The most expensive public school in American history is set to open next month in Los Angeles, but some people believe the $578-million price tag for the Robert F. Kennedy Community Schools is a tremendous waste of taxpayers’ money.
The former Ambassador Hotel, where Senator Kennedy was assassinated in 1968, is now a K-12 complex that will house 4,200 students. The school features a manicured public park, a state-of-the-art swimming pool, and preservation of pieces of the original hotel.
But Carrie Lukas, vice president for policy and economics at the Independent Women’s Forum (IWF), thinks school officials in L.A. should be reminded that kids need an education — not deluxe amenities. “This isn’t what kids need, this isn’t what our schools should be about — and it’s truly just an outrageous, outrageous thing that’s happened,” she contends.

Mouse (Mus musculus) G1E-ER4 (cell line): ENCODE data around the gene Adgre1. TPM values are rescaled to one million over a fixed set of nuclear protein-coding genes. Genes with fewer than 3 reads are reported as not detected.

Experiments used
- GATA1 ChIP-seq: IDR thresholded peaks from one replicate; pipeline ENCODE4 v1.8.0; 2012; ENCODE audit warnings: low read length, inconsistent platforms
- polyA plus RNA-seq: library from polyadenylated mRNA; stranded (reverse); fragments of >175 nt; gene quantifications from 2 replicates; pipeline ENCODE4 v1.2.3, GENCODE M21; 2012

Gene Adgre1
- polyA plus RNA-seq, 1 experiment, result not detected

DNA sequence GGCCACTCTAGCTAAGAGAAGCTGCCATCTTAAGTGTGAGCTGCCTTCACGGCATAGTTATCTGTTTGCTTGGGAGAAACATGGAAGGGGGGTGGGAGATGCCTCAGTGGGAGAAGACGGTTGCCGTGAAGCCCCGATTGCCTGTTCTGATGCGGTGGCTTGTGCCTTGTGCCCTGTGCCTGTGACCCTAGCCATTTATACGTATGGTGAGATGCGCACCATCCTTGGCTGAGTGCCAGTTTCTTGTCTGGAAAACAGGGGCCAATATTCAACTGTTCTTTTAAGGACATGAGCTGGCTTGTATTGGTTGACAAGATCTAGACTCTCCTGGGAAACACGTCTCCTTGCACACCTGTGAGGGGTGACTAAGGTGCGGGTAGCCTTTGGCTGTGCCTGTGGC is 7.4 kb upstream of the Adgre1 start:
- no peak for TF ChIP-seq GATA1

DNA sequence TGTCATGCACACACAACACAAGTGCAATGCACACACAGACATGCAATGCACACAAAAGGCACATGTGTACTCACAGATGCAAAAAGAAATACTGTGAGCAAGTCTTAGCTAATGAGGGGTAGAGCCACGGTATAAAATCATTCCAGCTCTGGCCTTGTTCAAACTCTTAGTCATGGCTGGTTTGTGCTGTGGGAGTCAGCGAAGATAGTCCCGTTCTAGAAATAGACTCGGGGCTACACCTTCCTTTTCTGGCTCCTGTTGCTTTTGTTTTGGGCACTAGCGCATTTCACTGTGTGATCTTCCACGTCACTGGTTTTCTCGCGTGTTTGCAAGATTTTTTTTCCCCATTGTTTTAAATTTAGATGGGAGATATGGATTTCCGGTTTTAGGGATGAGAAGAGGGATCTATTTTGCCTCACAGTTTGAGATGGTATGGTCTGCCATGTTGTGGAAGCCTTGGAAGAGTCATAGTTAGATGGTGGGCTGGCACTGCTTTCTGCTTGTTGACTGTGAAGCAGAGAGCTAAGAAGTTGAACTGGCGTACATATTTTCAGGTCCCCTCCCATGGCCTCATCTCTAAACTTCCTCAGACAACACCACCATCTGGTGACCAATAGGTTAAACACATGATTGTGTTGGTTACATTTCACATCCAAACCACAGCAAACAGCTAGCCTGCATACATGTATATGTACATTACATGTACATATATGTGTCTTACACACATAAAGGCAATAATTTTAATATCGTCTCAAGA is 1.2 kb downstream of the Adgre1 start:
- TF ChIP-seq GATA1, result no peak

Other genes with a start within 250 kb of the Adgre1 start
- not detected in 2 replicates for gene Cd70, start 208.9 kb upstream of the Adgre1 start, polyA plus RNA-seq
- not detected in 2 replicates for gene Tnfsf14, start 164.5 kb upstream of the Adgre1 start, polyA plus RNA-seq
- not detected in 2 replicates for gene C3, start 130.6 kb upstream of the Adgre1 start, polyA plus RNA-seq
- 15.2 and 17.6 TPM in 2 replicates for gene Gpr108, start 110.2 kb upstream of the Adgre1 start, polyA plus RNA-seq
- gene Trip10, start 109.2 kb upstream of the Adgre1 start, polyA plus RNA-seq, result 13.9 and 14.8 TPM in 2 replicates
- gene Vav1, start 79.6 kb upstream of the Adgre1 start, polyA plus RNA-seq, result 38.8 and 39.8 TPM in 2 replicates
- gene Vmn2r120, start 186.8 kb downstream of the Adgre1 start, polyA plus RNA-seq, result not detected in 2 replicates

This is not the first expensive school L.A. has erected as one was built in 2008 for $377 million, along with one last year with a price tag of $232 million.
“It’s really a sad statement for a state that is facing some…incredible economic troubles and budget problems,” Lukas laments. “This is just an outrage for anybody who is concerned about education quality and the budget. Taxpayers should just be furious that this money was wasted in this way.”
The IWF policy and economics vice president adds that there has been a presumption that money equals results when it comes to education. But she argues that “more spending on frivolous items like what we’ve seen in this public school system has [nothing] to do with kids’ learning.”
The Associated Press reports the pricey schools have come during a sensitive period for the nation’s second-largest school system. Nearly 3,000 teachers have been laid off over the past two years, and the academic year and programs have been slashed. The district also faces a $640-million shortfall while some of its schools persistently rank among the nation’s lowest in performance.